On Tuesday, we got some more information on the Collective Bargaining Agreement (CBA) between the NHL and NHLPA that could end in a six-year extension. The two sides hope to ratify the agreement along with Phase 3/4 of the Return to Play Protocol, since the Protocol could require a full 800 player vote and the new CBA definitely does.
An MOU is a Memorandum (Memo) of Understanding, which according to Wikipedia, “is a type of agreement between two (bilateral) or more (multilateral) parties. It expresses a convergence of will between the parties, indicating an intended common line of action.” So, a not-quite-an-agreement agreement.
The new CBA will be hoping to cap escrow for players at 20%, meaning they are guaranteed at least 80% of their contracts, with some percentage of the balance (less or more than 20%) being payed back to the players once the season’s revenue is counted. At the moment, escrow is uncapped and the lack of financial certainty has made the players uneasy.
The Olympics is another sticking point that should hopefully be rectified in the new CBA.
The current 10-year agreement goes up to the end of 2021-22, but has out clauses for both sides that could’ve seen either side leave this Fall. If the two sides agree on a new deal this summer, it could replace the final two years of the current CBA and see the new one stay in place until 2027 at the latest.
Pierre LeBrun has a whole article on this at The Athletic for those who have a subscription.
“Whatever the case, a CBA extension will require a full NHLPA membership vote, all 800-plus players. It’s not clear yet whether the Phase 3/4 Return to Play agreement would be a full membership vote or simply an Executive Board (31 player reps) vote.” - Pierre LeBrun [The Athletic]
More on the Return to Play, Pittsburgh and Dallas were both told that they are off the list of potential hub cities along with Flavortown and Minnesota.
The @NHL has informed the Penguins that Pittsburgh will not be a hub city for the league’s Return to Play plan.— Pittsburgh Penguins (@penguins) June 23, 2020
The Penguins submitted an aggressive proposal, with tremendous support from UPMC, PPG, and local business/political/union leaders.
Details: https://t.co/qJaPCAWJzN pic.twitter.com/g4HDD6j7fy
That brings the list down to six: Vegas, Vancouver, Edmonton, Toronto, LA, and Chicago. Apparently in that order.
Dallas and Pittsburgh have also been informed they are no longer in the Hub city process, joining Columbus and Minnesota on the outs. The six that remain are Vegas, Vancouver, Edmonton, Toronto, LA and Chicago.— Pierre LeBrun (@PierreVLeBrun) June 23, 2020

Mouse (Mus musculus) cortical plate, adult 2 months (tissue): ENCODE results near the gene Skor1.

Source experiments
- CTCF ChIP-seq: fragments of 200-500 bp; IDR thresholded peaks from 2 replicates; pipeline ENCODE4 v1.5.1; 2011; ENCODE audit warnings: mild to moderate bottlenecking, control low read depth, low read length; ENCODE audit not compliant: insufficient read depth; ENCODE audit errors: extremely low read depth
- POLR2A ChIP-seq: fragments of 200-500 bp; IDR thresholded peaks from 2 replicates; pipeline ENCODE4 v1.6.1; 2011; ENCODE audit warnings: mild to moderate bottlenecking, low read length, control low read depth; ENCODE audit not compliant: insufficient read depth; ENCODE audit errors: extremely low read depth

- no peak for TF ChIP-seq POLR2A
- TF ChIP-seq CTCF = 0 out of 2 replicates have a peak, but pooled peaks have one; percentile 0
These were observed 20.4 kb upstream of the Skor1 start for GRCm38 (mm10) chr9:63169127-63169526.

While many believe it’s down to Vegas, Vancouver, and/or Edmonton, Elliotte Friedman and Chris Johnston are uncertain about the first two as snags have caught their proposals.
In terms of Edmonton and Toronto, it appears Toronto upgraded their proposal in order to keep a tighter bubble around where the players will be. MLSE is planning to use the site of the Canadian National Exhibition (CNE) grounds and home of the Toronto Marlies where there is lots of amenities, hotels, ice, and train access to the main arena.
I still think at this point Vegas, Vancouver and Edmonton have pulled ahead of Toronto but MLSE has certainly tried to answer NHL/NHLPA concerns with the new updated bid...— Pierre LeBrun (@PierreVLeBrun) June 23, 2020
Edmonton’s Premier (Governor equivalent) Jason Kenney tried to sell the city as a hub destination, but showed footage of areas exclusively several hours away from Edmonton. Banff is not Edmonton, Jason.
It’s the obvious choice to bring the @NHL to #Edmonton.— Jason Kenney (@jkenney) June 22, 2020
We look forward to welcoming the league and players here to Alberta to take in the beautiful province we have to offer. pic.twitter.com/kp0iN86vCP
In terms of travel, European players will start having to leave soon in order to fulfill the two-week quarantine period to get ready for July 10th training camps. The New York Times had a (free) article where they reported that Americans may not be allowed in the European Union as their containment of COVID-19 has not met the standard. This could impact American players playing in Europe next season and European players going back home after the playoffs.
All #mnwild European players will be back in town by Friday to satisfy 2-week quarantine for July 10 training camp start date— Michael Russo (@RussoHockey) June 23, 2020
Hearing many NHL Europeans are flying back to North America this week via commercial or group charters
One of those Americans is Reid Boucher formerly of the Utica Comets and one of the best AHLers in the league. He’s heading to Russia to play for Omsk Avangard, one of the top teams.
Reid Boucher is a done deal— Aljoša Pilko (@PlayersAgentTM) June 23, 2020
This is an interesting idea in case the NHL also needed spare forwards for the playoffs. Keeping a group of reserves fit could be very interesting.
Here's a wrinkle I hadn't heard before:— Jayson Stark (@jaysonst) June 23, 2020
MLB has been talking with Nashville about having 2 teams there of unsigned players, sources say.
They would serve as an emergency pool and would make $400/week.
MLB teams would have to pay a fee to Nashville to sign one of those players.
The New Jersey Devils have been looking for old/experienced faces to be their new head coach, and it’s being reported that Lindy Ruff is one of those people, along with names like Gerard Gallant and Peter Laviolette.
It has previously been reported the NJ coaching candidates were Alain Nasreddine (incumbent), Gerard Gallant, Peter Laviolette, John Stevens and a "mystery candidate." Hearing that is NYR assistant Lindy Ruff, head coach in BUF (1997-2013) and DAL (2013-17).— Elliotte Friedman (@FriedgeHNIC) June 23, 2020
Ruff is currently an assistant coach with the New York Rangers and fans are not very happy with his performances. To be fair, the team has been rebuilding.